What are the new sections of personal income tax?

We recently started the year and traditionally with him some tax changes are associated. In this case, we will focus on explaining what the new sections of the IRPF are that took effect on January 1. However, we must be clear that throughout the year can change due to changes in government derived from the elections of 20D or economic adjustments that have to make the government in power.

Once we have a clear picture of the situation in which we find ourselves, we will explain how the IRPF calculation is made since it influences the section of IRPF in which we find ourselves. Well, it’s easy: depending on the income and personal situation of each taxpayer.

When calculating personal income tax it is necessary to take into account that one thing is the deductions on account of personal income tax, which are those included in the payroll and affect what we charge each month, and another is the result obtained from the declaration of income, since it depends on these deductions but also on other elements. Read our tax discussion.

In this sense, IRPF withholdings are based on a few scales, called personal income tax brackets, which are stipulated according to your salary. Thus, the personal income tax brackets are the scales that determine the percentage of IRPF that a person will pay.

The tax deduction that made us each month on our payroll, the State considers what each taxpayer depending on your personal circumstances have to pay that year to the Treasury and it is removing every month so that the payment does not have to do it all at once.

It will be at the time of making the income statement when it adjusts what has been paid month to month to the state through IRPF withholdings, having to be the taxpayer who pays the State, if they have retained little, or vice versa if they have retained more than stipulated.

In this sense, the income tax brackets that according to the income we have have to retain us in our payroll as of January 1, 2016. They are the following:

sections irpf1

These sections represent a reduction with respect to the last valid ones that have entered into force on July 1, 2015, and were the following:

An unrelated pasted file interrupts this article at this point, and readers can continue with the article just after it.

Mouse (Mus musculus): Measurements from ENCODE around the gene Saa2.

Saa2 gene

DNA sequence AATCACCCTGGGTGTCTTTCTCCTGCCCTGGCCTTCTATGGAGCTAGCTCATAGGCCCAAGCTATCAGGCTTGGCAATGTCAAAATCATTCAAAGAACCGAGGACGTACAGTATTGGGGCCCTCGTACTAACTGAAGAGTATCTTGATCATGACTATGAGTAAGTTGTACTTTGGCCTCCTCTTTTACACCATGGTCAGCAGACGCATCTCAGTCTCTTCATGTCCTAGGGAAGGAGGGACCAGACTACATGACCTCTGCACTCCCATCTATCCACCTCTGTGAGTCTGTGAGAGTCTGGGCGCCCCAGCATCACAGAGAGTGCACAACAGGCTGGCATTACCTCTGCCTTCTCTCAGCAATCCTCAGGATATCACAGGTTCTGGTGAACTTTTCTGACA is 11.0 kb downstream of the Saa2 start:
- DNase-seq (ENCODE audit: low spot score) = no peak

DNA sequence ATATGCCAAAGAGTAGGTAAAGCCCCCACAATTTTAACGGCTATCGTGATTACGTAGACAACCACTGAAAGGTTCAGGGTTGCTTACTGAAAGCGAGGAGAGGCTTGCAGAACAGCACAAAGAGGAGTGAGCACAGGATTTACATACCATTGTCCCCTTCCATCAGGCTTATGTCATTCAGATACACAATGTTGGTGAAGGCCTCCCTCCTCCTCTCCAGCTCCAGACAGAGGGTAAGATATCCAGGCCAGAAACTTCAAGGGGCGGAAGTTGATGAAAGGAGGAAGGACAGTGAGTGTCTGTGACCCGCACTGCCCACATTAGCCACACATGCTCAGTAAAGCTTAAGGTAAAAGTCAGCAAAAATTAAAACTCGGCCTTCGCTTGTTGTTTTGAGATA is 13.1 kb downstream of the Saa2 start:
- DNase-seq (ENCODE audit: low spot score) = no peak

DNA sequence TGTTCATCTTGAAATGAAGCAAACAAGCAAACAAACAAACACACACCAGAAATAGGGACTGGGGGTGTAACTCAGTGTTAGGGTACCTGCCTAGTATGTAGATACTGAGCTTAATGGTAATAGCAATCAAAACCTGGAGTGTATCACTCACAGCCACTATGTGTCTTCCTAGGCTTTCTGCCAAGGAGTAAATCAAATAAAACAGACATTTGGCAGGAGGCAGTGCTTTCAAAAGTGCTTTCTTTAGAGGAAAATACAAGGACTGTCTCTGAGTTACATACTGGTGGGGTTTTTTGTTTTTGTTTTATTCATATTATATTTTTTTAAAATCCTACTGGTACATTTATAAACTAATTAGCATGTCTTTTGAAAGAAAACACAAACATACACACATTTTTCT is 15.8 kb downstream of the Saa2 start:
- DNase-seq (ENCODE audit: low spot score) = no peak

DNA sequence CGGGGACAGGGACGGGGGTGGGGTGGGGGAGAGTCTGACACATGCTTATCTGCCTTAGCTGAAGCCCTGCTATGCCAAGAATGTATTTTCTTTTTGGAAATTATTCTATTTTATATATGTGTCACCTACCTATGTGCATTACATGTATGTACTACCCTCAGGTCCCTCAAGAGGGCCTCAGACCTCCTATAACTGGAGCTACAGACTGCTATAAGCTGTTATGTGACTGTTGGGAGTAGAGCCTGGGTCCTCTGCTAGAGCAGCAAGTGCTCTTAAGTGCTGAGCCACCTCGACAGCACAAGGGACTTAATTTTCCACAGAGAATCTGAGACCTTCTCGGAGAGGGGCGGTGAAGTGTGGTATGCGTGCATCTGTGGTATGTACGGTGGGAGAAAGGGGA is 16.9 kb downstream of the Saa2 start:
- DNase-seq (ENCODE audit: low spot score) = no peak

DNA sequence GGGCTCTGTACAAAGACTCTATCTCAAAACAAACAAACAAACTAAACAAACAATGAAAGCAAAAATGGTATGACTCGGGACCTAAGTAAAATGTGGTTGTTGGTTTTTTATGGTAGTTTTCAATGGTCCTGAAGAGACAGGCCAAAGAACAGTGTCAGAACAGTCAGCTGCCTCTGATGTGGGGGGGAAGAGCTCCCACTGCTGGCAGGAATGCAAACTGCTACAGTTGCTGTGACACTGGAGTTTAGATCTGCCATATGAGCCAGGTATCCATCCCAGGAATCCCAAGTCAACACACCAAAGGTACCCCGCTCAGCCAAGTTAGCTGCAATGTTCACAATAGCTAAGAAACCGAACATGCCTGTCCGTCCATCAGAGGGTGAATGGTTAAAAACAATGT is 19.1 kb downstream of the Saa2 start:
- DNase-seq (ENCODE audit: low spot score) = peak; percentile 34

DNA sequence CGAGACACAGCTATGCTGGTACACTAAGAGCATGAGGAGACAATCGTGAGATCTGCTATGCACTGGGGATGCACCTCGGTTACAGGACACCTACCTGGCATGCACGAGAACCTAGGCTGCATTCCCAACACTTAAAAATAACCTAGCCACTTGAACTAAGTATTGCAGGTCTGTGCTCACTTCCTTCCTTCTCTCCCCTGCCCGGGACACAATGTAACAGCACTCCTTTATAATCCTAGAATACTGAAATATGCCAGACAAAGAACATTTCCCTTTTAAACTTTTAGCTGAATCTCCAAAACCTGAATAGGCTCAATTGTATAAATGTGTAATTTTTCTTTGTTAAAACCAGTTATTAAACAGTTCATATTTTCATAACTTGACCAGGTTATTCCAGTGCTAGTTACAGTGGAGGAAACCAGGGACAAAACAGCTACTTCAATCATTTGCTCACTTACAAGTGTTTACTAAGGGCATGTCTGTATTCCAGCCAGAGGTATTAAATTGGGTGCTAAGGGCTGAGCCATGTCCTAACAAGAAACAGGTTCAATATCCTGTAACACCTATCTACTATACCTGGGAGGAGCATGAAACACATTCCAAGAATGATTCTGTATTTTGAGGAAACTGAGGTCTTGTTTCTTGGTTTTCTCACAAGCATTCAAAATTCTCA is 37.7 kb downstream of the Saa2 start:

sections irpf2

Personal Income Tax Calculators

Once we are clear about how the IRPF sections affect you, we put some calculators at your fingertips where, with only a series of data, you will be able to obtain what the IRPF withholdings will have to impose on you in 2016.

Installing openSUSE from USB

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Although openSUSE doesn’t currently support installing from USB, it is quite easy to do it on your own with standard Linux tool syslinux. So lets install that:

# zypper in syslinux

Get the openSUSE install files

After you have syslinux installed, you are going to have to grab and install CD/DVD from one of the many openSUSE mirrors, you can find the latest versions at http://download.opensuse.org/distribution/. Lets mount the ISO and grab the files that we need, we’ll use a standard Linux command to do so: mount. To mount an iso onto your local file system you need to tell it what file to mount and what location it should mount to.

# mount -o loop

Define what device you want to install from

Next, we’ll need to find the USB device we’d like to install from, you can do this in a few different ways:

# fdisk -l
# cat /proc/partitions
# mount

or you can run:

# dmesg

You’ll see something like:

usb-storage: device found at 5
usb-storage: waiting for device to settle before scanning
scsi 3:0:0:0: Direct-Access Kingston DataTraveler 2.0 1.00 PQ: 0 ANSI: 2
sd 3:0:0:0: [sdb] 1994752 512-byte hardware sectors (1021 MB)

So, from that output you can see that the newly inserted device is /dev/sdb, so if your system doesn’t automount the device (openSUSE should), you can mount it:

# mount /dev/sdb /mnt/thumbdrive

Setup the USB drive to be a bootable installer

Once you have both the ISO and the USB drive mounted, you’ll wanted to copy the install files from the ISO to the USB drive. The install files are in boot//loader on the ISO. We’ll also want to rename isolinux.cfg to syslinux.cfg

# cp /mnt/openSUSE-i386/boot/i386/loader/ * /mnt/thumbdrive
# mv /mnt/thumbdrive/isolinux.cfg /mnt/thumbdrive/syslinux.cfg

The final step is to run syslinux on the USB device, you’ll want to make sure the USB device is unmounted for this.

# umount /mnt/thumbdrive
# syslinux /dev/sdb

Conclusion

Now you have a bootable installer on a USB device that will allow install from all the standard protocols (NFS, FTP, CIFS, etc) as normal. One caveat of this method is that it will now try to install grub onto your thumb drive, so after it boots up the base system into memory, unplug your drive so that it will install to the correct boot partition or MBR.

Grub defines its devices from the BIOS boot order and since we booted off a USB stick it will think that (hd0,0) is the USB stick but in reality, its your actual disk. So on your first boot grub will be pointing to (hd1,0) and not (hd0,0), so you will have to modify /boot/grub/menu.lst and point it to the right disk. You can do this by hitting “E” at the GRUB prompt.